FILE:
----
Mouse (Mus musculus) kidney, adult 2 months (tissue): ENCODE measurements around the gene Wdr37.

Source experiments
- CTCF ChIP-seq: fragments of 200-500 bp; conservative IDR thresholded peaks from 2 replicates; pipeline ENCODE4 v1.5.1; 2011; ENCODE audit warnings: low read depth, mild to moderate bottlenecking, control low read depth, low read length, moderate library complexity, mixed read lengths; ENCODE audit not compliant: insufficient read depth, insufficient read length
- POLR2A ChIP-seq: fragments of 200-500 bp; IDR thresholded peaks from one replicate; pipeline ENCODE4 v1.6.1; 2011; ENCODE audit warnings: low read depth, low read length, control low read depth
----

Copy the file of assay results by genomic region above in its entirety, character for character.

Mouse (Mus musculus) kidney, adult 2 months (tissue): ENCODE measurements around the gene Wdr37.

Source experiments
- CTCF ChIP-seq: fragments of 200-500 bp; conservative IDR thresholded peaks from 2 replicates; pipeline ENCODE4 v1.5.1; 2011; ENCODE audit warnings: low read depth, mild to moderate bottlenecking, control low read depth, low read length, moderate library complexity, mixed read lengths; ENCODE audit not compliant: insufficient read depth, insufficient read length
- POLR2A ChIP-seq: fragments of 200-500 bp; IDR thresholded peaks from one replicate; pipeline ENCODE4 v1.6.1; 2011; ENCODE audit warnings: low read depth, low read length, control low read depth